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Because I felt that our readers should have access to a skeptical view of the Area 51 phenomenon, I scanned the excerpt and placed it on the web at this address. I almost immediately received an unsigned email message asking if I had obtained permission. This was followed by a letter from the corporate lawyer for the Skeptical Inquirer claiming copyright and privacy violations. Due to this action, I have removed the article from our site. Unfortunately, this means that this skeptical viewpoint on Area 51 cannot be heard except by already-committed skeptics who subscribe to the magazine.
Although I have withdrawn the article until the matter is resolved, I have reprinted the full text of the correspondence regarding it, including the letter from the lawyer. The last is a letter from myself to the lawyer, requesting the legal citations he offered. I am awaiting a reply. (Still none as of 1/4/97.)
Date: Thu, 15 Aug 1996 09:02:47 -0400
Subject: Skeptical Inquirer article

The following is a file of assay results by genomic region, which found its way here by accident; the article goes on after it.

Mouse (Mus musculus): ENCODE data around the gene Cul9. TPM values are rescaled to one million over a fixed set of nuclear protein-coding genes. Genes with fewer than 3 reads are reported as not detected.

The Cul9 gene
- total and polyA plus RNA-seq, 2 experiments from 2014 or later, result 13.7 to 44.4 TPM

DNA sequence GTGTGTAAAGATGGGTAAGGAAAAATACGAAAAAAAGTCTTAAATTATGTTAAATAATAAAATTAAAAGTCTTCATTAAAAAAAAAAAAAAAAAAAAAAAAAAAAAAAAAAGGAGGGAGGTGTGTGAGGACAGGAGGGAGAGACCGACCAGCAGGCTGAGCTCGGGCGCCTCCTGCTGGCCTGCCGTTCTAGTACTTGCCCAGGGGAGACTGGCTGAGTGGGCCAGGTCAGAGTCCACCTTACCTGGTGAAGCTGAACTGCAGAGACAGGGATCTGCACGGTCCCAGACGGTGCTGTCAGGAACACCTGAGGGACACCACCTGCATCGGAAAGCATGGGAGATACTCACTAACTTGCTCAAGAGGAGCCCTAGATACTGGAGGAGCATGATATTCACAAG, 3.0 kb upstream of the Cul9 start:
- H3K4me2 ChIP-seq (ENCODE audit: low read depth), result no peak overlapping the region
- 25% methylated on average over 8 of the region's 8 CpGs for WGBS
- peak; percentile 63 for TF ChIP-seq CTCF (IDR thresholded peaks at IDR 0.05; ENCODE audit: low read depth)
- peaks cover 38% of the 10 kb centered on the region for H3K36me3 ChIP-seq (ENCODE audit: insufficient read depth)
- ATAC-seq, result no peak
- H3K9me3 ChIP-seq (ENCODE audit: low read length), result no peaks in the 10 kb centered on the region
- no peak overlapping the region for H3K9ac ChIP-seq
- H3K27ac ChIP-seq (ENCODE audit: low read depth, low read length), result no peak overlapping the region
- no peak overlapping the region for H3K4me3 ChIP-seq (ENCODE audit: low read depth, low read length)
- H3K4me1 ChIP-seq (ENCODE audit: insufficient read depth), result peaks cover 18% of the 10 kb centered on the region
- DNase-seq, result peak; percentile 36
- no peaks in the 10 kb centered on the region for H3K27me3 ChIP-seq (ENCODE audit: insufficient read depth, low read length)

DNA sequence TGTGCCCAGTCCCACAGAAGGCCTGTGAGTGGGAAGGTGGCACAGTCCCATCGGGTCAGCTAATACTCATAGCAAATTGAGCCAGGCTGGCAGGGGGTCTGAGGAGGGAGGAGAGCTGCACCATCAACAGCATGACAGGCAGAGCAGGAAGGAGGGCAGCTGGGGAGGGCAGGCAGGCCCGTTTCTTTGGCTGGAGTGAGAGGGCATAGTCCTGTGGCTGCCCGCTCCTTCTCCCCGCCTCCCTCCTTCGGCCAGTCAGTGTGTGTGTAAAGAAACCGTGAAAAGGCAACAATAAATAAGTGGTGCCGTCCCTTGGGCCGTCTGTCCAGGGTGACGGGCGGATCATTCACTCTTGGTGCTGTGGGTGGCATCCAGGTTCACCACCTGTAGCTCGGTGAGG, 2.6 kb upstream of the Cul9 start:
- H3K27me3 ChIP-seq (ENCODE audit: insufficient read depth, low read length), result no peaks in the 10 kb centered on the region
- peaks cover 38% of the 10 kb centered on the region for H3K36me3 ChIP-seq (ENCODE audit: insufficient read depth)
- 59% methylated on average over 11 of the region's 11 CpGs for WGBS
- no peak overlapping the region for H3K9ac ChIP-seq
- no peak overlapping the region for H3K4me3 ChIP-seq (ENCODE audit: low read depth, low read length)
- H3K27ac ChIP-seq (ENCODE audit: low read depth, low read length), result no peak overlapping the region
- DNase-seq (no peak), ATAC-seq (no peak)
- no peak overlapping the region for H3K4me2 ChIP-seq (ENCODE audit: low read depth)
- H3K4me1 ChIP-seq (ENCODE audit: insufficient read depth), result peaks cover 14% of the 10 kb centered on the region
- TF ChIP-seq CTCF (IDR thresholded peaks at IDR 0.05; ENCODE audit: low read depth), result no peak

Did you request and receive permission to reprint the Robet Sheaffer article from the Skeptical Inquirer and if so from whom?
From: firstname.lastname@example.org (Glenn Campbell, Las Vegas)
Subject: Re: Skeptical Inquirer article
In response to your query: No, I did not request or receive permission to reprint the Robe[r]t Sheaffer article.
So what about it?
It is my policy to try to make available on the net _every_ published article about Area 51. If I have had contact with the author, I usually ask if they object. If I have never had contact with the author, as in Mr. Sheaffer's case, then I just do it. I recognize the obvious copyright issues, but I also recognize a public "need to know," and I feel that I can slip between the cracks in most cases. Mine is not-for-profit site, and I have never tried to gain any benefit from the articles I reprint. Although I do advertise products for sale on other parts of the site to try to defray my substantial costs, that advertising is kept far away from the articles. As far as I know, no publication has ever lost revenue because of the Area 51 articles I reprint, and no one has ever complained -- until now. I decided in the beginning that if there were any conflicts, I would resolve them on a case-by-case basis.